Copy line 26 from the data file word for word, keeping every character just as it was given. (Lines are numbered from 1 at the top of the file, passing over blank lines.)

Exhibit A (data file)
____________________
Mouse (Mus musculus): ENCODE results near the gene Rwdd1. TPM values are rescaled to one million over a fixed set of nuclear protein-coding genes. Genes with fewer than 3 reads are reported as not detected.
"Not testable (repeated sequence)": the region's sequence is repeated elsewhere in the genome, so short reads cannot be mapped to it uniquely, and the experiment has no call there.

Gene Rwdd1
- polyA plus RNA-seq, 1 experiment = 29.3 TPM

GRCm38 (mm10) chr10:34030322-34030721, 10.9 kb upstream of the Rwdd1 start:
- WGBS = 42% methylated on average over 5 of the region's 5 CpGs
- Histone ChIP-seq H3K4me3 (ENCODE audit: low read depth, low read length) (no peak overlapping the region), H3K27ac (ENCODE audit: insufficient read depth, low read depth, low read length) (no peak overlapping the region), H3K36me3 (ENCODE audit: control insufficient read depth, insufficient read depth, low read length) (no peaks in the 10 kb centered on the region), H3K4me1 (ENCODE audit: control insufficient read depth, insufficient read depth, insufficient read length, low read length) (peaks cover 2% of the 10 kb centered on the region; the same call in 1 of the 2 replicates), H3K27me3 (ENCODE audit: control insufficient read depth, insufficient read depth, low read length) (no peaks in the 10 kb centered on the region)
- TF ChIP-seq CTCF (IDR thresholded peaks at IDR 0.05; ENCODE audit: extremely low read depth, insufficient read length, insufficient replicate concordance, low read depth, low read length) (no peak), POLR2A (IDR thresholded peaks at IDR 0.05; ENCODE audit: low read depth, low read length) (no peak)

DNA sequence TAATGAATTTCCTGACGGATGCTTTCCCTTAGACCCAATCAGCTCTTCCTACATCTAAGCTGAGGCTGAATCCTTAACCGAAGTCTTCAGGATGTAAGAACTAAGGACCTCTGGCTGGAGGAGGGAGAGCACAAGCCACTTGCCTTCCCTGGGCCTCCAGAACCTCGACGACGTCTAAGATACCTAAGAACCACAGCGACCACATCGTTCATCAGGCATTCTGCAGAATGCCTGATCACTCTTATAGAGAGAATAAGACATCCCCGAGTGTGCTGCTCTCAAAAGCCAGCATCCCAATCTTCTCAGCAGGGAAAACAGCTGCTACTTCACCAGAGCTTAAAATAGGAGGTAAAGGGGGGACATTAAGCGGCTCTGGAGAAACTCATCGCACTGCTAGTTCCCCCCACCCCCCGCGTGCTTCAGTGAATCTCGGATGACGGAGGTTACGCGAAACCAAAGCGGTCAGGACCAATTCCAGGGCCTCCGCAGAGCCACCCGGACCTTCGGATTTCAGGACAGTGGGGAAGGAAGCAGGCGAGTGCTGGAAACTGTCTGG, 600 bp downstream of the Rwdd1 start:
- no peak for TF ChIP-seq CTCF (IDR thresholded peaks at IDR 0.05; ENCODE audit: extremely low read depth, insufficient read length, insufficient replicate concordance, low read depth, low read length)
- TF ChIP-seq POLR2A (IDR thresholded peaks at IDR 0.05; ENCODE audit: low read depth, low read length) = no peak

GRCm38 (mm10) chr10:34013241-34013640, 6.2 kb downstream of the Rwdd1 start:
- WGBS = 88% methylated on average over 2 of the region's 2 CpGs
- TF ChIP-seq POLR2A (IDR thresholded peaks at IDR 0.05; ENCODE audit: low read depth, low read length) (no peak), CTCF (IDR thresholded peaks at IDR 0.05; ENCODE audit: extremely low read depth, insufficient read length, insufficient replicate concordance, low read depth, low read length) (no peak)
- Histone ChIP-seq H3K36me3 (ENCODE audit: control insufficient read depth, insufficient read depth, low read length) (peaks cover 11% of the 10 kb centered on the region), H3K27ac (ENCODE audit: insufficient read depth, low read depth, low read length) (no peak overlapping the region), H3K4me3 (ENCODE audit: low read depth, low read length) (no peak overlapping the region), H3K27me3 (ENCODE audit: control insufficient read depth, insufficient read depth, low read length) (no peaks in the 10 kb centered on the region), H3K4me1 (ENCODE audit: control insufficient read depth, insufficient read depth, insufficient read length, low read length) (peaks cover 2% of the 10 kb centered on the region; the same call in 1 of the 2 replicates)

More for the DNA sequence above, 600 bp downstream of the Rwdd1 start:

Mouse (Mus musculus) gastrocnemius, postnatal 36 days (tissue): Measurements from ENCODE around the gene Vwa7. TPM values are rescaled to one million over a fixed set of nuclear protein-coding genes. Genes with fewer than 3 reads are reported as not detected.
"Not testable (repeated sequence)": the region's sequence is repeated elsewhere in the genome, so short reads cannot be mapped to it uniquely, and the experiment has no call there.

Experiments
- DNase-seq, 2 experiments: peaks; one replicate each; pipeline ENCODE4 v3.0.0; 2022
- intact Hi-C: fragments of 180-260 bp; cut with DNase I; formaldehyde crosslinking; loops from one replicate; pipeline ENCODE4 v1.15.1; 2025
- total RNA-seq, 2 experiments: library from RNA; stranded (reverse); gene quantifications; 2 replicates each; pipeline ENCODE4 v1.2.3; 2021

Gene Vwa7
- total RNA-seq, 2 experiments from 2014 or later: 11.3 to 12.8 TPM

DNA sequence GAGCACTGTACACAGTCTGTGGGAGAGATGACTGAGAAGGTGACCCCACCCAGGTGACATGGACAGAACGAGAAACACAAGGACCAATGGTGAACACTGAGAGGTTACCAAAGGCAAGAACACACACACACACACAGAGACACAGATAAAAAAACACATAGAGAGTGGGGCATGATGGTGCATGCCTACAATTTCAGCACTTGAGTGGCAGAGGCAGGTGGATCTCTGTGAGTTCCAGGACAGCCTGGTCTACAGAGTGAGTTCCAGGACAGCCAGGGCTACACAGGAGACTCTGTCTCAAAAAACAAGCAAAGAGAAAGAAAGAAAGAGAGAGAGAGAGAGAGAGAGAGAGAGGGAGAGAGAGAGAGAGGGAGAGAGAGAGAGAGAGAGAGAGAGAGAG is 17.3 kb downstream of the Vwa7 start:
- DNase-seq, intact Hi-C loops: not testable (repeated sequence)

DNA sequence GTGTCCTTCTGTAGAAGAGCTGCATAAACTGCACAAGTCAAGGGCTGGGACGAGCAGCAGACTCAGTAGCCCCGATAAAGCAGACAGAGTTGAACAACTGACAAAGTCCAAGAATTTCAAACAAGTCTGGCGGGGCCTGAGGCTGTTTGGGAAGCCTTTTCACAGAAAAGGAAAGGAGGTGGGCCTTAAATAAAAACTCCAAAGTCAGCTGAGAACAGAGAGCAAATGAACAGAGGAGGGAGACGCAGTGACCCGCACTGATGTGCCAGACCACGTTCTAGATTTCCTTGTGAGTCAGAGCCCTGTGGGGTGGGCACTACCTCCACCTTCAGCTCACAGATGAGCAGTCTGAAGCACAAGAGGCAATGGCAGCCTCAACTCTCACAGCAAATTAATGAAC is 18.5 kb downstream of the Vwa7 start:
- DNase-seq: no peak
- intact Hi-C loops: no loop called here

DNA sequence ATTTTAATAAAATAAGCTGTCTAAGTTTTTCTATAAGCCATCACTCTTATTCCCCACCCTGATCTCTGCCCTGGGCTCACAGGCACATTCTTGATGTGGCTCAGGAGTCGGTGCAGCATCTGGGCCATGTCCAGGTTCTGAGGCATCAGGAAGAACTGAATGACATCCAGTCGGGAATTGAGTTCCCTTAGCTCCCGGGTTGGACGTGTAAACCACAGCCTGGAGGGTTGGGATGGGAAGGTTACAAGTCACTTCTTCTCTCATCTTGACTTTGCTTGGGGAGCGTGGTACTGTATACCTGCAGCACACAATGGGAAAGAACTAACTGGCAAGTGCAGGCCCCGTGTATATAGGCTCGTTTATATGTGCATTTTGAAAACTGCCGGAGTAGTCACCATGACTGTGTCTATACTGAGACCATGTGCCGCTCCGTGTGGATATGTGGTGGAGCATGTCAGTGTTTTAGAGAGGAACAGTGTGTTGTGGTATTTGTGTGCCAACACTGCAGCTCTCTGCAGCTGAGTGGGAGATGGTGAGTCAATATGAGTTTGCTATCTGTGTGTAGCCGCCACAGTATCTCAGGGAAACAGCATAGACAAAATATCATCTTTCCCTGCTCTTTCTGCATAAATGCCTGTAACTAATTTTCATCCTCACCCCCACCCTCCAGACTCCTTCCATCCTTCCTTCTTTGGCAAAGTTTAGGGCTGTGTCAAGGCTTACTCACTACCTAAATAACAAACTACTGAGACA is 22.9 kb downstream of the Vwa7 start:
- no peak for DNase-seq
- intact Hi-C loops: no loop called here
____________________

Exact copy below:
- DNase-seq, intact Hi-C loops: not testable (repeated sequence)